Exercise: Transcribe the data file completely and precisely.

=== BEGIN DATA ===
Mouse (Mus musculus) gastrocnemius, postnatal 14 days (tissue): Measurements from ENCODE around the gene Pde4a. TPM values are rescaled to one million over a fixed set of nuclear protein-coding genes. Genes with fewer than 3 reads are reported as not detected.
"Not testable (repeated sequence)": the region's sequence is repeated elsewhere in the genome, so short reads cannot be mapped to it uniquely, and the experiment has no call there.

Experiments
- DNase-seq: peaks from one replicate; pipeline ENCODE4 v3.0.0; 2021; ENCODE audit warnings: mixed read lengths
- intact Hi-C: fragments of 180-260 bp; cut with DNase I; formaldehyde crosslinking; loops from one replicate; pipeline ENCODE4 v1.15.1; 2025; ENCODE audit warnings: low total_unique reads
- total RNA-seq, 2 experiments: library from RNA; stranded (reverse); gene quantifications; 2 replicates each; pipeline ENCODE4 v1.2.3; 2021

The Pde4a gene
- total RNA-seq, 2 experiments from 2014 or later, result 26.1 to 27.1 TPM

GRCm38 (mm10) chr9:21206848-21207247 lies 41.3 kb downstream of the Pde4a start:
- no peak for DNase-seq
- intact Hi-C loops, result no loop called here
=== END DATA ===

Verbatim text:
Mouse (Mus musculus) gastrocnemius, postnatal 14 days (tissue): Measurements from ENCODE around the gene Pde4a. TPM values are rescaled to one million over a fixed set of nuclear protein-coding genes. Genes with fewer than 3 reads are reported as not detected.
"Not testable (repeated sequence)": the region's sequence is repeated elsewhere in the genome, so short reads cannot be mapped to it uniquely, and the experiment has no call there.

Experiments
- DNase-seq: peaks from one replicate; pipeline ENCODE4 v3.0.0; 2021; ENCODE audit warnings: mixed read lengths
- intact Hi-C: fragments of 180-260 bp; cut with DNase I; formaldehyde crosslinking; loops from one replicate; pipeline ENCODE4 v1.15.1; 2025; ENCODE audit warnings: low total_unique reads
- total RNA-seq, 2 experiments: library from RNA; stranded (reverse); gene quantifications; 2 replicates each; pipeline ENCODE4 v1.2.3; 2021

The Pde4a gene
- total RNA-seq, 2 experiments from 2014 or later, result 26.1 to 27.1 TPM

GRCm38 (mm10) chr9:21206848-21207247 lies 41.3 kb downstream of the Pde4a start:
- no peak for DNase-seq
- intact Hi-C loops, result no loop called here